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Tag Archives: Christopher Lee

Flick Clique: June 17-23

The Artist (2011). A film that we strangely avoided in the theaters; was fortunate enough to review it on disc for DVD Talk (I just filed it today, actually). I was expecting it to be a little cute and self-aware, which it is to some extent, but the sheer sincerity and craftsmanship on display is what ultimately won me over. Loved Jean Dejardin and Beatrice Bejo, and that little dog is quite a talent. My full review!
Brute Force (1947).This was actually quite a surprise – a gritty, unsparing noir prison drama with a great cast and an exciting story that’s kinda like the male counterpart to one of my personal faves, Caged (1950). A sullen Burt Lancaster stars as Joe Collins, a prisoner who, along with his cell-mates, plans not only to escape but to exact revenge on the sadistic assistant warden played by Hume Cronyn. This has an interesting structure with Lancaster and most of the other guys in his cell having flashbacks to what they did to get there. Lancaster was involved with the mob, another (John Hoyt) was done in by a double-crossing femme fatale, a third (Whit Bissell) embezzled $3,000 from his employers, etc. This is all done as a lead-in for Lancaster’s eventual break-out, which is nicely staged. An unexpectedly hard-edged film in which all of the participants (except a few of the women in the flashbacks) are reprehensible, weak-willed, or annoying (the calypso singer from I Walked With A Zombie, appearing here as a fellow inmate). That might make the film hard to get through, but I found it absorbing all the way. My favorite characters were Lancaster’s and Cronyn’s, but I also enjoyed Jeff Corey (who has one of the most expressive faces in all of cinemadom) as Lancaster’s ultimately disloyal cell-mate and Sam Levene (who was in the original cast of Guys and Dolls) as the salt-of-the-earth dude of the group. Fantastic film!
Circus of Horrors (1960). One of two vintage horror flicks that we checked out on Netflix streaming (now that the TV season is over, we’ve had lots more time for movies). Circus of Horrors is a wild colorfully photographed British yarn that plays something like Joan Crawford’s Berserk with better plotting and more beautiful gals. It concerns Anton Diffring as a twisted plastic surgeon who, coming across a disfigured little girl in post-WWII France, decides to help her family out by a) repairing her face, and b) buying up her family’s struggling traveling circus. As a circus proprietor, he takes it upon himself to beef up the circus by recruiting prostitutes and other undesirables, repairing their faces, training them on various circus activities, and making them stars of the ring – whew! Of course, since they eventually see opportunities to escape the circus life, Diffring devises different “accidents” to prevent them from escaping. Pure hokum, but the widescreen color photography is nice and there are several grisly/campy death scenes to recommend it. This film is also apparently known to be very influential on a generation of young boys’ libidos, with its cast-full of stacked, overly made-up ladies. This also contains the popular (in the U.K.) pop song “Look For A Star”, an early Tony Hatch composition which gets played ad nauseum throughout the movie.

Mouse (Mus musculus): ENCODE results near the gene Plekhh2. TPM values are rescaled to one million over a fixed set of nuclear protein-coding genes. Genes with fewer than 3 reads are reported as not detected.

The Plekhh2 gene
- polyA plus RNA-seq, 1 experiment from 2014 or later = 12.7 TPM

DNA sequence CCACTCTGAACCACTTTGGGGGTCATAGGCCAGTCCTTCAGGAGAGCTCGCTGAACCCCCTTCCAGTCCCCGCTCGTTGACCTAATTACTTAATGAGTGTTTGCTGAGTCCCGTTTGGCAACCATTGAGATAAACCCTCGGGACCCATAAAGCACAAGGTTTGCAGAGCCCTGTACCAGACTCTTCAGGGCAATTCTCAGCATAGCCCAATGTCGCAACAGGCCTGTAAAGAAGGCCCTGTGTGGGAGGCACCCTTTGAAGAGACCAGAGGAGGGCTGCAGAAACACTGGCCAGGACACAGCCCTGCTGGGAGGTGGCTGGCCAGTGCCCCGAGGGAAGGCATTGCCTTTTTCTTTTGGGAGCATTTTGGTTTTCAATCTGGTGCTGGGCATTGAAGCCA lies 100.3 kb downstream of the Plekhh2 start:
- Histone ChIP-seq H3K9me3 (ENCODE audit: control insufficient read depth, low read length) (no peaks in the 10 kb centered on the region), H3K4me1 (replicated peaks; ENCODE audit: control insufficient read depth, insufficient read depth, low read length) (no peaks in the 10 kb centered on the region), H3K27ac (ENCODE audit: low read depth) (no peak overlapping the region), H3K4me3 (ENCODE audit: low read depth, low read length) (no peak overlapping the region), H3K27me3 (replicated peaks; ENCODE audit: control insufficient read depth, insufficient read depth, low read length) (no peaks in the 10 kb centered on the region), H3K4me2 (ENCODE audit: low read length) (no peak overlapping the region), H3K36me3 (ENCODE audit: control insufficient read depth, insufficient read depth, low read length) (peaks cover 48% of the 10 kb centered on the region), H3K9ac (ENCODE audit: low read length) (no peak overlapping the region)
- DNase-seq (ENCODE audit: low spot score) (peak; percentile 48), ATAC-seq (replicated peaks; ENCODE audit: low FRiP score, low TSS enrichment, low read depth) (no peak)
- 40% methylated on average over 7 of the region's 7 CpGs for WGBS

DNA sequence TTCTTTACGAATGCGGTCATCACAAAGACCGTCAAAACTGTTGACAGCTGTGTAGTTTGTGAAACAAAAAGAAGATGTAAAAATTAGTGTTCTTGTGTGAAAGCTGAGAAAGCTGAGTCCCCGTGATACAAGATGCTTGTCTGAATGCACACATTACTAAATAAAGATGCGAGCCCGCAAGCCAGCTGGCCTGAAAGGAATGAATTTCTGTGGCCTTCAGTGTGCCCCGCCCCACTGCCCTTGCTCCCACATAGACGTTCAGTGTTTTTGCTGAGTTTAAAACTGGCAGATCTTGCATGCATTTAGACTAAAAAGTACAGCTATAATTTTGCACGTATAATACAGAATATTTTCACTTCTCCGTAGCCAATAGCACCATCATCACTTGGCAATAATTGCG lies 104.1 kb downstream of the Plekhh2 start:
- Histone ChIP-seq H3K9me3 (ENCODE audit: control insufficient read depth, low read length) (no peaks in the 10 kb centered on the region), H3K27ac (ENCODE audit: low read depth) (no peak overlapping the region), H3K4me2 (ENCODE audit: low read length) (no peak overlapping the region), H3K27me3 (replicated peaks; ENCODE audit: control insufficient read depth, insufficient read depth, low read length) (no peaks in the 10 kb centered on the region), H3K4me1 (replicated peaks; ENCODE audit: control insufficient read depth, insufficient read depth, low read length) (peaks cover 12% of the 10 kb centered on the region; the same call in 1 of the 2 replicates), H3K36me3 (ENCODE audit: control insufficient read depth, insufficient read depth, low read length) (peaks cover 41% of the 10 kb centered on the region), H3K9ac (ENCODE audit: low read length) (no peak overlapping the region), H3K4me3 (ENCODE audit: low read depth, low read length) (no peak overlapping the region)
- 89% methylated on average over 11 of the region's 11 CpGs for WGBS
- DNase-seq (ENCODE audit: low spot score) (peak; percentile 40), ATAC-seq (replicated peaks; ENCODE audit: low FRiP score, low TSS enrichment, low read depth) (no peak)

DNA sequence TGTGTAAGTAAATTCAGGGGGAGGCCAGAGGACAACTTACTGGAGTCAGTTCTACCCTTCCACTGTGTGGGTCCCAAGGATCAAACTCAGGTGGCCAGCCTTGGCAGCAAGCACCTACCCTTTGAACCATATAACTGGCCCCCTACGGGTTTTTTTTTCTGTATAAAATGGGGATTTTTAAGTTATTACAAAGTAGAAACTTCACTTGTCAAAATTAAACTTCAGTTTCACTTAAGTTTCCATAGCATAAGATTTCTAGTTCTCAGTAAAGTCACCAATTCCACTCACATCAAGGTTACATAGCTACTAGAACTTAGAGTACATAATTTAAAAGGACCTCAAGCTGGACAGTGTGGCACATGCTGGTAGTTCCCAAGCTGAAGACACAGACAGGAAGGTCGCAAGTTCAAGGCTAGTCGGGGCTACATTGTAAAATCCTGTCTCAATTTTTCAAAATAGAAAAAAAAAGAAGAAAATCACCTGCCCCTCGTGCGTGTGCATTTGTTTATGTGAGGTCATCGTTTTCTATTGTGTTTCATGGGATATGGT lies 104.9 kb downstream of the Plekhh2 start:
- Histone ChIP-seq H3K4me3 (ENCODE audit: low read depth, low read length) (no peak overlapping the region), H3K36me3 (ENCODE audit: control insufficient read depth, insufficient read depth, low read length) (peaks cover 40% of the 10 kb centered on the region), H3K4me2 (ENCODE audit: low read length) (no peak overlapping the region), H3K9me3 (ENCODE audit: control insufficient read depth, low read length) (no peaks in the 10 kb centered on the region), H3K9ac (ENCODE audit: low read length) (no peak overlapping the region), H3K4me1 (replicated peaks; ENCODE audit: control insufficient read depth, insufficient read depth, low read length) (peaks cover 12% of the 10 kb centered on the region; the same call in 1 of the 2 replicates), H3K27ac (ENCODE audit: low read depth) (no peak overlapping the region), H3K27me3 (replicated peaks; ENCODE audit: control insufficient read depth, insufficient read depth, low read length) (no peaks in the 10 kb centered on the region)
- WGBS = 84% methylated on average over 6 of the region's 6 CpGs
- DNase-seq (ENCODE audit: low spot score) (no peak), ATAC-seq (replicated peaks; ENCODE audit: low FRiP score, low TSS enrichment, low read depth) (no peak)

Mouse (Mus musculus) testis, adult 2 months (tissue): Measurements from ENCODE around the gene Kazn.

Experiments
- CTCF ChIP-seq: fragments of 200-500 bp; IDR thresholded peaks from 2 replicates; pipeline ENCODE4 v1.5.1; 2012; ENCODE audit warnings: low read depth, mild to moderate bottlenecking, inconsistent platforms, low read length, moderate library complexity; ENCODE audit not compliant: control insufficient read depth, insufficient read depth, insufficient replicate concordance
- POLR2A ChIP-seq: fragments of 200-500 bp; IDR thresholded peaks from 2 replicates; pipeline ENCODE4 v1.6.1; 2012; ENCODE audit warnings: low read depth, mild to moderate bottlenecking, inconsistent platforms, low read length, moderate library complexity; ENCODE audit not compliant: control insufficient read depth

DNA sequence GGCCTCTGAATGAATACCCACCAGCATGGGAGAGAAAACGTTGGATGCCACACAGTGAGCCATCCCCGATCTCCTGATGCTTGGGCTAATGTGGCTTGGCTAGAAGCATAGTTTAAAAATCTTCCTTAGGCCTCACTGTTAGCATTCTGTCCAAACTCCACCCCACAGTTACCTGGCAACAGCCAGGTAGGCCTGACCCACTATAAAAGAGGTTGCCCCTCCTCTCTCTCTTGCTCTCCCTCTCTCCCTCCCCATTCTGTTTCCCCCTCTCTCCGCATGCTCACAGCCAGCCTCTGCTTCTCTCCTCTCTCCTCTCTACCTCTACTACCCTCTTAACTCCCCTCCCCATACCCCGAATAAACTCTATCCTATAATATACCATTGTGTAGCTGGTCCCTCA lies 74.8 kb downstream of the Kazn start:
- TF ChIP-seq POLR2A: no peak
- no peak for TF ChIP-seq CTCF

Dr. Terror’s House Of Horrors (1965). The other ’60s Brit horror “masterpiece” we saw on Netflix is an anthology which revolves around a group of men who share a train compartment with a shady stranger (Peter Cushing). Tarot deck in hand, the man proceeds to tell each guy his sorry fate for the near-future, which involve a vampire, a werewolf, a voodoo cult and a killer creeping vine. More cheesy than scary, with some segments more successful than others. My favorite one had Christopher Lee as a snobby art critic who is undone by the disembodied hand of an artist that he dared to piss off. Wasn’t this one fodder for a Simpsons “Treehouse Of Terror” episode? Unlike Circus Of Horrors above, the streaming version of this one was merely okay with the widescreen film cut off into 4×3 proportions and a muddy picture.
Plan B (2009). Bland, modestly budgeted Argentinian gay flick about a guy who decides to take revenge on his ex-girlfriend by becoming friendly with her current boyfriend (who doesn’t know he’s the ex). He ends up falling for the guy, however, which is where this snail-paced film’s title comes from. Decent performances from the leads, with a nice, casual feel which verges on the snoozy at times. The story goes in strange, unexplained directions sometimes, however. Although this got some good reviews on Netflix, it’s not one of the better same-sex dramas I’ve seen.